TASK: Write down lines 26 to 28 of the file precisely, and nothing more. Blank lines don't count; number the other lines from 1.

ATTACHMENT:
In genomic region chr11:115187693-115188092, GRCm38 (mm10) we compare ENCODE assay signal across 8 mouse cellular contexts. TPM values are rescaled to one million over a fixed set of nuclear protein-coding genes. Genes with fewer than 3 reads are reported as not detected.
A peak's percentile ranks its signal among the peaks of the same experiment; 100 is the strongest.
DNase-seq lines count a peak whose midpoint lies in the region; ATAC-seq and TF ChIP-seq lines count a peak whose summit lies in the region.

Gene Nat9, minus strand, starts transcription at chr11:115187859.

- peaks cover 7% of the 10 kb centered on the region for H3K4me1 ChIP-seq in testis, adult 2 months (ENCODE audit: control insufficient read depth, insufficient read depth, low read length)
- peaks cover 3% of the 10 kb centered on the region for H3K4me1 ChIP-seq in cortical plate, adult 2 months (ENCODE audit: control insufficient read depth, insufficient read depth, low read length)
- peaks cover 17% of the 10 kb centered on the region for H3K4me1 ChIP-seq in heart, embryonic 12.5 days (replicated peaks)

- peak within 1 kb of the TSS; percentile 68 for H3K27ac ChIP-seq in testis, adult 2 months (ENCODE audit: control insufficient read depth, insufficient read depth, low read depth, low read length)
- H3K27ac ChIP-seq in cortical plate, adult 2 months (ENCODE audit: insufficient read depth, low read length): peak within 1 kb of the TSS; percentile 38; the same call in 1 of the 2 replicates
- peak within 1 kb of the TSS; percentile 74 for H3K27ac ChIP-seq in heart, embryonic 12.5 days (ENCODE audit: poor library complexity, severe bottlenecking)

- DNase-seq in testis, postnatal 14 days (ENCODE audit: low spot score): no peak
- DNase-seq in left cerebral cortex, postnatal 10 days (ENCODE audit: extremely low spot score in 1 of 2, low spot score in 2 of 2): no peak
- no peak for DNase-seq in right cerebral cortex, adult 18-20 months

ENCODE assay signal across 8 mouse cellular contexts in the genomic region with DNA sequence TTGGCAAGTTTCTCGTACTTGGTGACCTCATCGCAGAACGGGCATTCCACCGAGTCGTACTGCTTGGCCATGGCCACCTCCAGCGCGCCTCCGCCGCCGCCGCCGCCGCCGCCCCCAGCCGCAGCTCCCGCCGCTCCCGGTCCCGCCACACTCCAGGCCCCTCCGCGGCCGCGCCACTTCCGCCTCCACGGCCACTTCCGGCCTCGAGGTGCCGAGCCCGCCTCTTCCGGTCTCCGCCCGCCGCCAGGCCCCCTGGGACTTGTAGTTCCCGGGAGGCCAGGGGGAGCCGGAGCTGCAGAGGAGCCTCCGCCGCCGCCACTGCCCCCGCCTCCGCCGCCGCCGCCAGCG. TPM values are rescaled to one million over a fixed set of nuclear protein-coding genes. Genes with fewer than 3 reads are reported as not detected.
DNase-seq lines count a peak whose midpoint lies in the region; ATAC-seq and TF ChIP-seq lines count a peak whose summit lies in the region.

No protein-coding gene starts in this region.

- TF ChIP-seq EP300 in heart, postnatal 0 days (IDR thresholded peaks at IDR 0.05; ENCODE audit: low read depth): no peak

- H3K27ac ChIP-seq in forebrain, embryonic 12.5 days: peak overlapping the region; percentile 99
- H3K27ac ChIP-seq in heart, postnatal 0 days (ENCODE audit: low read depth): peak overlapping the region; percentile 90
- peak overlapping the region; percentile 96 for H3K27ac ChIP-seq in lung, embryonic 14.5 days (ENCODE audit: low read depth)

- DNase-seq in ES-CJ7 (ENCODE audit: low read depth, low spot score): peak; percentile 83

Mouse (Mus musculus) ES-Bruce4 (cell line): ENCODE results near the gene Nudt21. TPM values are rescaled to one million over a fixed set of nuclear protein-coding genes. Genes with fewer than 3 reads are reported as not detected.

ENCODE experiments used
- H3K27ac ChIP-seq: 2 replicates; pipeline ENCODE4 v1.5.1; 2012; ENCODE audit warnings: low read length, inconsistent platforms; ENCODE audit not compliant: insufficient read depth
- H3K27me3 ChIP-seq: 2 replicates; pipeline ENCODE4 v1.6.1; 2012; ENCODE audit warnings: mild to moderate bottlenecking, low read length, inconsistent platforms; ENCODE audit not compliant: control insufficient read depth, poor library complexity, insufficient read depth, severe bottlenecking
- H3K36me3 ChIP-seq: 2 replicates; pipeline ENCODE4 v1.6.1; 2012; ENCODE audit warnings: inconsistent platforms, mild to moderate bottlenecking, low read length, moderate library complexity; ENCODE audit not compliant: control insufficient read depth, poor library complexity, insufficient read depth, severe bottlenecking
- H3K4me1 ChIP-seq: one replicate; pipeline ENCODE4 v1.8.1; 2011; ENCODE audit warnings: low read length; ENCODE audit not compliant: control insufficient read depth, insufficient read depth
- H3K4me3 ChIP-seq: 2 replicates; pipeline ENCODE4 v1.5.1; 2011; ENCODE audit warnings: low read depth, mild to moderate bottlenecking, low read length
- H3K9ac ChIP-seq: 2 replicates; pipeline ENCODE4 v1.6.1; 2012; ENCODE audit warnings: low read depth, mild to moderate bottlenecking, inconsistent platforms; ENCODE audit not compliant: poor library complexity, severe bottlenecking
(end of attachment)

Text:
- H3K36me3 ChIP-seq: 2 replicates; pipeline ENCODE4 v1.6.1; 2012; ENCODE audit warnings: inconsistent platforms, mild to moderate bottlenecking, low read length, moderate library complexity; ENCODE audit not compliant: control insufficient read depth, poor library complexity, insufficient read depth, severe bottlenecking
- H3K4me1 ChIP-seq: one replicate; pipeline ENCODE4 v1.8.1; 2011; ENCODE audit warnings: low read length; ENCODE audit not compliant: control insufficient read depth, insufficient read depth
- H3K4me3 ChIP-seq: 2 replicates; pipeline ENCODE4 v1.5.1; 2011; ENCODE audit warnings: low read depth, mild to moderate bottlenecking, low read length